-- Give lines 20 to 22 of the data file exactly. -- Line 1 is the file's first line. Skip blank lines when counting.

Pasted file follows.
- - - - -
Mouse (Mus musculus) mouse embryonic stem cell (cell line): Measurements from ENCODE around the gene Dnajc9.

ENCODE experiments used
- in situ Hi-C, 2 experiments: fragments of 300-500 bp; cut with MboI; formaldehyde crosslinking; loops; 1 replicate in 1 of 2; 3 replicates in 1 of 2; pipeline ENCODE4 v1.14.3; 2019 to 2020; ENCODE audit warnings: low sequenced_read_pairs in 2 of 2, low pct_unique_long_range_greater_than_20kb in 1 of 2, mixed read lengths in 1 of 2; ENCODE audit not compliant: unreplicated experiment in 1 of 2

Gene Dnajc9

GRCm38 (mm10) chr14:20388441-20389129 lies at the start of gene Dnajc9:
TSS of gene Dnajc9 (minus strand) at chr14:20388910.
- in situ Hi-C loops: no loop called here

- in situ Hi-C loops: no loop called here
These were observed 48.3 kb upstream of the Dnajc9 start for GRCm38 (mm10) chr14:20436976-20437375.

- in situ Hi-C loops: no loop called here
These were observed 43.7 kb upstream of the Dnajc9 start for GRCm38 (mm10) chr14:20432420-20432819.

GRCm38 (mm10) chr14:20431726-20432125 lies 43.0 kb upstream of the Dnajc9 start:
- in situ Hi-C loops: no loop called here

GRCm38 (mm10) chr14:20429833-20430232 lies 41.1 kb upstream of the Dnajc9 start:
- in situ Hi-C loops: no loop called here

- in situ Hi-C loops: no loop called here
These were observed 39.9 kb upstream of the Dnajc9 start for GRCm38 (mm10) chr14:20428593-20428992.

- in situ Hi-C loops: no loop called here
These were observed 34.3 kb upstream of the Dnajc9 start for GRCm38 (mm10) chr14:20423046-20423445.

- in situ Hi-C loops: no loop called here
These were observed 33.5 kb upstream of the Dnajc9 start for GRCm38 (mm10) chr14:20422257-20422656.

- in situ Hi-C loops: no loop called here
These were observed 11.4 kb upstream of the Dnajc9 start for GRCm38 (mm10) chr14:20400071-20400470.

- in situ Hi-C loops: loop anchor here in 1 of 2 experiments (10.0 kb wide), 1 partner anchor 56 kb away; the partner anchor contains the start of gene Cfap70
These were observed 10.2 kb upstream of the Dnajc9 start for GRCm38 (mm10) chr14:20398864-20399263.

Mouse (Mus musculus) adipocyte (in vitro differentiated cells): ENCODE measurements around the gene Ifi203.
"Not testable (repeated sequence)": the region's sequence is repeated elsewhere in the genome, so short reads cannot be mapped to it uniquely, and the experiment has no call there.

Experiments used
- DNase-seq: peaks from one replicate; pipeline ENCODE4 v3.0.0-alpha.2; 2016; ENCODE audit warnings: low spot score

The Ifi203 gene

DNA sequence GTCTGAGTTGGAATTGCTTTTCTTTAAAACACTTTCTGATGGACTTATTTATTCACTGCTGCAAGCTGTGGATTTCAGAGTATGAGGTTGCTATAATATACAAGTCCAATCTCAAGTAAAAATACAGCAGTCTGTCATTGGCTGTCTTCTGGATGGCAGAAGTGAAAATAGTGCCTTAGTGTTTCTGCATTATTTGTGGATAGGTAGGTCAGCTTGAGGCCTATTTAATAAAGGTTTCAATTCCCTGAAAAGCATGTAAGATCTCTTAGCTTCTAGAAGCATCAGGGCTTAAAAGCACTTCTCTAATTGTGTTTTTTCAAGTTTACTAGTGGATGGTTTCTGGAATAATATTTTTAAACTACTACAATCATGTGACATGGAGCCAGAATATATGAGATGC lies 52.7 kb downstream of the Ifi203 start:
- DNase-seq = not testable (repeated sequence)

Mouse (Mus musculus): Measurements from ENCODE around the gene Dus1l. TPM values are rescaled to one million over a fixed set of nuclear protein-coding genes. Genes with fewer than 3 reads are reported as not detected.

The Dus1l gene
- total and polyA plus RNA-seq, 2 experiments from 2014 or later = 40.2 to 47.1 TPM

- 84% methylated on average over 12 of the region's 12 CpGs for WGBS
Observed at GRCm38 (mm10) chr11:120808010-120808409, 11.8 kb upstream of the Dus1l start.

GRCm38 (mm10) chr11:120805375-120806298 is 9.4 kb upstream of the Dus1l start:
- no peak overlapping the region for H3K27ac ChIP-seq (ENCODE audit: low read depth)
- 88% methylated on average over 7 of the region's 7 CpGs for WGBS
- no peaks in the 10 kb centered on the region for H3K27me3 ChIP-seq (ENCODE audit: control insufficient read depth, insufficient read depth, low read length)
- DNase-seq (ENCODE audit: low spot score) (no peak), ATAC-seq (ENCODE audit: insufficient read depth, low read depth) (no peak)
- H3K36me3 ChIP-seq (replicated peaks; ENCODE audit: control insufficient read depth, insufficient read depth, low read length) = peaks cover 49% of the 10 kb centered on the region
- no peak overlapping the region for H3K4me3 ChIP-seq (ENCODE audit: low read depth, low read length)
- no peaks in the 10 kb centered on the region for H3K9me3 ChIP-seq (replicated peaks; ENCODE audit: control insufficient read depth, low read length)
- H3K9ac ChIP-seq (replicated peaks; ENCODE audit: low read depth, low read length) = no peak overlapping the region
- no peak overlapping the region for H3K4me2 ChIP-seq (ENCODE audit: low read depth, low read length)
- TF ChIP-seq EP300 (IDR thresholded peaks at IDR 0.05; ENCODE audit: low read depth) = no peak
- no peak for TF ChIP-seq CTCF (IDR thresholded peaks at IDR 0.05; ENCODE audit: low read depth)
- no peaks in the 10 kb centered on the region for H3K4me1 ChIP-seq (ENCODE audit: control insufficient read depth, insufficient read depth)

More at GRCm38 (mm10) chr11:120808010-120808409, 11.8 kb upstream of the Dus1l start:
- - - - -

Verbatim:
- in situ Hi-C loops: no loop called here
These were observed 33.5 kb upstream of the Dnajc9 start for GRCm38 (mm10) chr14:20422257-20422656.

- in situ Hi-C loops: no loop called here